Get a website — a good one. Don’t worry about search engine optimization, apart from making sure your website shows up when you search for your name. It’s more important for your website to (1) be good-looking, (2) have your contact information, and (3) have a good picture of you on it. Like your office decor, don’t do this yourself. Hire someone competent.

Finally, you might want to jump-start your practice by advertising. If you do decide to advertise, Google AdWords is probably the most cost-effective way to do it. It is easy to get started with AdWords, and you can control your costs.

There are a lot of other things you can do to market your firm. Budget accordingly.

It is going to cost more than $3,000 to start a law practice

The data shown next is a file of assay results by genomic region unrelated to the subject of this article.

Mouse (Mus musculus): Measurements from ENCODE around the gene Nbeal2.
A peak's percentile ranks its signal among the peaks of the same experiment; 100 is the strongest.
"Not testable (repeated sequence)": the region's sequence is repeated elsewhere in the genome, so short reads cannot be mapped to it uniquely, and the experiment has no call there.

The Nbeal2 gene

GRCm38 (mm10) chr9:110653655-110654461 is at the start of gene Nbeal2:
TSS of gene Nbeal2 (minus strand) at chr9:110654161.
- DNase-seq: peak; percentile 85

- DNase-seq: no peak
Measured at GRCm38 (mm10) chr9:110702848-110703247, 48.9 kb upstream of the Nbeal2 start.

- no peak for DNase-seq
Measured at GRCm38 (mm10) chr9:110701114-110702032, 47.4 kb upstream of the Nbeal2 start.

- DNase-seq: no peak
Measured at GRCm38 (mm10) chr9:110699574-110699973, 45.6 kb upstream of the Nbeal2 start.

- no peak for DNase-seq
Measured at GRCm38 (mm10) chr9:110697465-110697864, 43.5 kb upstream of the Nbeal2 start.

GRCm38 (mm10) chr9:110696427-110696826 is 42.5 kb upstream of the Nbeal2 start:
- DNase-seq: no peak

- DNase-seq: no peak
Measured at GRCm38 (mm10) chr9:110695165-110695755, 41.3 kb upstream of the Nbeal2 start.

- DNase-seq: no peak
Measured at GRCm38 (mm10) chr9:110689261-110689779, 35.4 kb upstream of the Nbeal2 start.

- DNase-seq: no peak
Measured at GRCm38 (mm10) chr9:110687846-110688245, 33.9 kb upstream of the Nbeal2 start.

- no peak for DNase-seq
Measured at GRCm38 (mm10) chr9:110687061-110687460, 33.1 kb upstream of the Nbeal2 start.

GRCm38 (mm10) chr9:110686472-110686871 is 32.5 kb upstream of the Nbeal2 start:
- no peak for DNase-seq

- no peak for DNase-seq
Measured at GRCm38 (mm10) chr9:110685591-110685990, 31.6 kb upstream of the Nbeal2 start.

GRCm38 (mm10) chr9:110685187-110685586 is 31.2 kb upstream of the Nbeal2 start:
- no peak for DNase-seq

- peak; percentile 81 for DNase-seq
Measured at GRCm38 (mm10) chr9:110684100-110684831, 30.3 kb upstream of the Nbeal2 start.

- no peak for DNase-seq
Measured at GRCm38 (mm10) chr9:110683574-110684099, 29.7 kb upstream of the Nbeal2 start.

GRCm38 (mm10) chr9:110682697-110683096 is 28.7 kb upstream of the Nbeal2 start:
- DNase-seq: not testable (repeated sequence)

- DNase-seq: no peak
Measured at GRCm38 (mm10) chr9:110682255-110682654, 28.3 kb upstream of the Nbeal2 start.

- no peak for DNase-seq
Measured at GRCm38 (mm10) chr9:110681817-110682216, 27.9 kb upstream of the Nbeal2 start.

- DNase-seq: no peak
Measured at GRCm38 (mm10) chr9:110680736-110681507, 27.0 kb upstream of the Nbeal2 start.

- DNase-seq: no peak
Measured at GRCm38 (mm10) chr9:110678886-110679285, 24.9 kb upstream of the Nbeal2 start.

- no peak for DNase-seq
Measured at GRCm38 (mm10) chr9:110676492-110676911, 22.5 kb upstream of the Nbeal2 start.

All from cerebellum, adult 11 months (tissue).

I haven’t added up everything I just listed, but I am confident that it adds up to more than $3,000. I’m equally confident that this is not all you will need (or want) as you get your practice off the ground.

In order to represent clients and run a business, you have to have some things, and those things cost money. The amount of money they cost is not important. If you need them, you need them. You just don’t get to decide that, hey, legal research is too expensive, so you aren’t going to do any. Or elect not to buy filing supplies because a stack of loose paper is cheaper.

In my article, I acknowledged that $3,000 is a starting point. $5–15,000 is more realistic, but it will depend on location, practice area, and many other variables.

The bottom line is this: When you start a practice, you are going to spend a lot of money. Spending this money is not optional. You have to spend this money to do a good job, and if you don’t do a good job, you won’t make any money. So get what you need.

Featured image: “Businessman attracts money with a large magnet” from Shutterstock.